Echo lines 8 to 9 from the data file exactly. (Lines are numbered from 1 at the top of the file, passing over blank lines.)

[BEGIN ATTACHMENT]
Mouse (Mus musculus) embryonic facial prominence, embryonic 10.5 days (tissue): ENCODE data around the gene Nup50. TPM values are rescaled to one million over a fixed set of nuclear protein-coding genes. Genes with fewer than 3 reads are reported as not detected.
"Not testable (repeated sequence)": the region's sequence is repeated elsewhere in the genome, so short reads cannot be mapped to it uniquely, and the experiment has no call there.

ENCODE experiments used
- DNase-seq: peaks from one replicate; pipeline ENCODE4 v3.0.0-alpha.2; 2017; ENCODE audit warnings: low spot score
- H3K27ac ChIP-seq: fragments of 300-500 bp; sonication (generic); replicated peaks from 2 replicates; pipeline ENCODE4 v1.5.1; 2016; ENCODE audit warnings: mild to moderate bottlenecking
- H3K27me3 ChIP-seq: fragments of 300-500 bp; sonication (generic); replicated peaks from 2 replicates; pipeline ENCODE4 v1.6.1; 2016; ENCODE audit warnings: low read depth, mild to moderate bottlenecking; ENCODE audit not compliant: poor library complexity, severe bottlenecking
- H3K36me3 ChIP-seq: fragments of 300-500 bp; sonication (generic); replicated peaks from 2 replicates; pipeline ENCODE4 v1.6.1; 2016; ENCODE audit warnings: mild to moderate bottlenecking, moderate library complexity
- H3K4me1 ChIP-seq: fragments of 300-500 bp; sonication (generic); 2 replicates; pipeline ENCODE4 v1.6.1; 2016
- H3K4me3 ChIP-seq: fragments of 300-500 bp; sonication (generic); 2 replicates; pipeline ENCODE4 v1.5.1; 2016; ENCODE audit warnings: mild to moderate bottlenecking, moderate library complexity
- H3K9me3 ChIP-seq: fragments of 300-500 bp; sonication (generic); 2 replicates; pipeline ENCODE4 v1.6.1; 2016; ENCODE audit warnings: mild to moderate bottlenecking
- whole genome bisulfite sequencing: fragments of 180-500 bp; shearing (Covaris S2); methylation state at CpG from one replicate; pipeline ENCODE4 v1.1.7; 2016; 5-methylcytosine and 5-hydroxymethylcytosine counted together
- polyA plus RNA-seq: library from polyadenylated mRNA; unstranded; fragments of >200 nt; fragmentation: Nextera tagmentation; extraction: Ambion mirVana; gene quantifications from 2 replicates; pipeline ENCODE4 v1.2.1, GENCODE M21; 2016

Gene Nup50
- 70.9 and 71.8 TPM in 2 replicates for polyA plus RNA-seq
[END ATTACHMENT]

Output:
- H3K4me1 ChIP-seq: fragments of 300-500 bp; sonication (generic); 2 replicates; pipeline ENCODE4 v1.6.1; 2016
- H3K4me3 ChIP-seq: fragments of 300-500 bp; sonication (generic); 2 replicates; pipeline ENCODE4 v1.5.1; 2016; ENCODE audit warnings: mild to moderate bottlenecking, moderate library complexity